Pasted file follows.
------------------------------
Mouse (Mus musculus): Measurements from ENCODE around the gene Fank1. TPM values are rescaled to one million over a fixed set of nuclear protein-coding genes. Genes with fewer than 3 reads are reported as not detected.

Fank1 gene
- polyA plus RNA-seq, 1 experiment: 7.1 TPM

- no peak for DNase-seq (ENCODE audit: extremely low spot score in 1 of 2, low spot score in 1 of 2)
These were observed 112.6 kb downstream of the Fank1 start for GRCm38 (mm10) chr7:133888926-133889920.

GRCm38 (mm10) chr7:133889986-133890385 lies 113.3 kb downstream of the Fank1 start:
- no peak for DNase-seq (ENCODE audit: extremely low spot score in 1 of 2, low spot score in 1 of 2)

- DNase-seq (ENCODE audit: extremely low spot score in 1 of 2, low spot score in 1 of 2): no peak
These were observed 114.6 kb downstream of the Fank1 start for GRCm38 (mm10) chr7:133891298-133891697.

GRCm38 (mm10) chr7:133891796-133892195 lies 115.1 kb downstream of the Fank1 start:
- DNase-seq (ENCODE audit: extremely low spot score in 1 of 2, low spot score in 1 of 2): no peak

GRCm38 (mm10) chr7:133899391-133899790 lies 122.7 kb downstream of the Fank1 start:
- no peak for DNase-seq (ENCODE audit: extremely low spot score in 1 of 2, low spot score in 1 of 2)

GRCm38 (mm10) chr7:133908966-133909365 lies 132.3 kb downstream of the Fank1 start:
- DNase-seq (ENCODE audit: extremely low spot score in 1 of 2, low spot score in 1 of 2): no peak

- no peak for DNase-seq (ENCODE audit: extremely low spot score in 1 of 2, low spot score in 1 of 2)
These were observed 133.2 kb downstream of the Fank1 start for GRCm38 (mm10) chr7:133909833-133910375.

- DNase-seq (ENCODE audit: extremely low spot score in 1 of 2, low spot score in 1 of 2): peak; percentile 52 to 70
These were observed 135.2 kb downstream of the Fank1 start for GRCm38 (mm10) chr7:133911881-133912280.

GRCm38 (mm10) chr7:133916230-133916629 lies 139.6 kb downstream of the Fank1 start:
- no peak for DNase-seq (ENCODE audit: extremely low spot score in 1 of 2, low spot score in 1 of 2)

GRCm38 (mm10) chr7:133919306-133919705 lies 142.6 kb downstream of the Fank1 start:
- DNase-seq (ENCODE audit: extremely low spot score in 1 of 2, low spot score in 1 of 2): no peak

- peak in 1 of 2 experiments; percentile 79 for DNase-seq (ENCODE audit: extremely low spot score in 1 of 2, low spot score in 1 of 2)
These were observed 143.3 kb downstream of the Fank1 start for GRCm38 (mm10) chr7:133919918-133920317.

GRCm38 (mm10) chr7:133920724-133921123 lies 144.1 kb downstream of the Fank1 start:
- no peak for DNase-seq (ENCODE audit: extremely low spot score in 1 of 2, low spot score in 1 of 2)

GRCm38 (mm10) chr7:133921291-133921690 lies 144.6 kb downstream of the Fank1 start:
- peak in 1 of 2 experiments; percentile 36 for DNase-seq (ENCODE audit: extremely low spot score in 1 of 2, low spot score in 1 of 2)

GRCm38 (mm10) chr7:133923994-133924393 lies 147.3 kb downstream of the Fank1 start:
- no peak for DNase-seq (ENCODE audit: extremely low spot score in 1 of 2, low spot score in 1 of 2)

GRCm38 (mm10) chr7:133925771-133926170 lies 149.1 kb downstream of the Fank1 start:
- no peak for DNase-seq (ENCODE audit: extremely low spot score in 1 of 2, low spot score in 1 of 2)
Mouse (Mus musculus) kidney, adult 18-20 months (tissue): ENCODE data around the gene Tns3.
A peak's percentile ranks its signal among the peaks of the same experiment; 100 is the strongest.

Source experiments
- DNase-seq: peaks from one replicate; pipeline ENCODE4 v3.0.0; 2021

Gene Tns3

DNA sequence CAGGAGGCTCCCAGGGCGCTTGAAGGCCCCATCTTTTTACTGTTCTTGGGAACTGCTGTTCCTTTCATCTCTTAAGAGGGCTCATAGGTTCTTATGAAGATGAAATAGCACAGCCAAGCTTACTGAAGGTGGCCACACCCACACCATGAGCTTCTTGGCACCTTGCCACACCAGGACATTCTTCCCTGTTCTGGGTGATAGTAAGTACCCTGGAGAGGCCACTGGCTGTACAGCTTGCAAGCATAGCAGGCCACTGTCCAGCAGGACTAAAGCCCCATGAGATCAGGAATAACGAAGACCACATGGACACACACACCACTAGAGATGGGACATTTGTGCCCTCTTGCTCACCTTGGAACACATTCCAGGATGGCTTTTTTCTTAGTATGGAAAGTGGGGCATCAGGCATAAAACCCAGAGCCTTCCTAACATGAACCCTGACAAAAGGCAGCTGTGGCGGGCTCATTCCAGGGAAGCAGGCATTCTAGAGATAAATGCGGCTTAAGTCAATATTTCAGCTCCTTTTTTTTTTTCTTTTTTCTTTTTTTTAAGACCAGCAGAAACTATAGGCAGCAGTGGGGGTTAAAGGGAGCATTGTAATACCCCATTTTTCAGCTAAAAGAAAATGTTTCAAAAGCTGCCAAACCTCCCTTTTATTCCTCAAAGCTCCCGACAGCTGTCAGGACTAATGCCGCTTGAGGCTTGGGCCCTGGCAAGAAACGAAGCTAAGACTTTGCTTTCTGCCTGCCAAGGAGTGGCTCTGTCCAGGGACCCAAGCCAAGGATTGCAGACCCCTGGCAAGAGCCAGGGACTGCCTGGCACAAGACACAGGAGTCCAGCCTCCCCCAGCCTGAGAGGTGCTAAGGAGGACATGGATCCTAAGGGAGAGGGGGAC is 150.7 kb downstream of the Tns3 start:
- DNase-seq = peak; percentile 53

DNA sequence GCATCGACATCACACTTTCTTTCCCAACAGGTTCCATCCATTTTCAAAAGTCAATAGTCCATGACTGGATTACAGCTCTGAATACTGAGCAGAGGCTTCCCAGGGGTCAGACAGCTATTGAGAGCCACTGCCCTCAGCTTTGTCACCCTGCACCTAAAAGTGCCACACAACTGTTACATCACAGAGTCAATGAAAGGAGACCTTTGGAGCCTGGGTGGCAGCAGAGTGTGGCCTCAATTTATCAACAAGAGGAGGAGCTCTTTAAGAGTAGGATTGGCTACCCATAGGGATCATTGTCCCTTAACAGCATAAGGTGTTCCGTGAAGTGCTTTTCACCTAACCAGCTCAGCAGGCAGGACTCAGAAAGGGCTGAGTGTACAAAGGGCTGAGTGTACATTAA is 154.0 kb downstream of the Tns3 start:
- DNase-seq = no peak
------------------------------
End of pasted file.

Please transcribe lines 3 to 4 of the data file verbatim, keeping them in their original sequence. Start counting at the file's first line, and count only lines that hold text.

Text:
- polyA plus RNA-seq, 1 experiment: 7.1 TPM

- no peak for DNase-seq (ENCODE audit: extremely low spot score in 1 of 2, low spot score in 1 of 2)